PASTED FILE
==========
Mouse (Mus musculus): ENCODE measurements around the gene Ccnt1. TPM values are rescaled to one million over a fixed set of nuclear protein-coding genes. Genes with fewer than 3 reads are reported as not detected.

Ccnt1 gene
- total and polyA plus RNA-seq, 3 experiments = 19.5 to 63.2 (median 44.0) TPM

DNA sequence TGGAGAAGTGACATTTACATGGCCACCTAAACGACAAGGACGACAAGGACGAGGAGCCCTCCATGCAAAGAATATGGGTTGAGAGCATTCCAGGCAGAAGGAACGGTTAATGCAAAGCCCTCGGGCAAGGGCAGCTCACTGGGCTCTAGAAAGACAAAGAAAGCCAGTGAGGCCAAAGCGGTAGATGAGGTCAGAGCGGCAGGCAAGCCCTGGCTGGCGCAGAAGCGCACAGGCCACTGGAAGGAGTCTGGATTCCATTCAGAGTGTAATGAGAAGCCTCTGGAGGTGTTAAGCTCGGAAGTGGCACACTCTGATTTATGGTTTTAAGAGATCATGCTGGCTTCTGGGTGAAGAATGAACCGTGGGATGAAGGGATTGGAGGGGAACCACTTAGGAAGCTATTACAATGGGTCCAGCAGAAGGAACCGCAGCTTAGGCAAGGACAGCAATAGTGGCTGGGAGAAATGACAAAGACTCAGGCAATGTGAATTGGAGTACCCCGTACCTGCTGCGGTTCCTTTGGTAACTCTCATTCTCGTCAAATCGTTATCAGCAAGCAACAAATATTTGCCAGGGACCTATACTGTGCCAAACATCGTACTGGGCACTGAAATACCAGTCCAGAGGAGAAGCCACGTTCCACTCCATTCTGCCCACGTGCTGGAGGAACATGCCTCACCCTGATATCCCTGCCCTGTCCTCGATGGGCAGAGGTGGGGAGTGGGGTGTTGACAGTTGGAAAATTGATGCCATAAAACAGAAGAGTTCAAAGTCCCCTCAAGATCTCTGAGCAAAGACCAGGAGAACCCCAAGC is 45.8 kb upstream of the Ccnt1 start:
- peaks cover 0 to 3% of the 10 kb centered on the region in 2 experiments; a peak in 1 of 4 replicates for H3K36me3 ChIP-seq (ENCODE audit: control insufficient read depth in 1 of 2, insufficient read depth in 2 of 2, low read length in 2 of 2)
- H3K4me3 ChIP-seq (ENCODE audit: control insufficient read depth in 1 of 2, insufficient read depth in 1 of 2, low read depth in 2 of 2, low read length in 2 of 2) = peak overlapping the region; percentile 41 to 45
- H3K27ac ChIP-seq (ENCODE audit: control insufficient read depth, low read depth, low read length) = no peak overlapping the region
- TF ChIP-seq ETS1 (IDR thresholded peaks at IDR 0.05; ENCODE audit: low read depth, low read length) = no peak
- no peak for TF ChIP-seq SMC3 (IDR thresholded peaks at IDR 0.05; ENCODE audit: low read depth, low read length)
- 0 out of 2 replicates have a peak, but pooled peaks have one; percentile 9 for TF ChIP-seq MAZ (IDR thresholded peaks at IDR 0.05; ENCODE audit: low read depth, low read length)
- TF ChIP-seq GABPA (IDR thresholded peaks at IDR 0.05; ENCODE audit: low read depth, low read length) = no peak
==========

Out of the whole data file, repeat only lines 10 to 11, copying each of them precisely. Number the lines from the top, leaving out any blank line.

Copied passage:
- 0 out of 2 replicates have a peak, but pooled peaks have one; percentile 9 for TF ChIP-seq MAZ (IDR thresholded peaks at IDR 0.05; ENCODE audit: low read depth, low read length)
- TF ChIP-seq GABPA (IDR thresholded peaks at IDR 0.05; ENCODE audit: low read depth, low read length) = no peak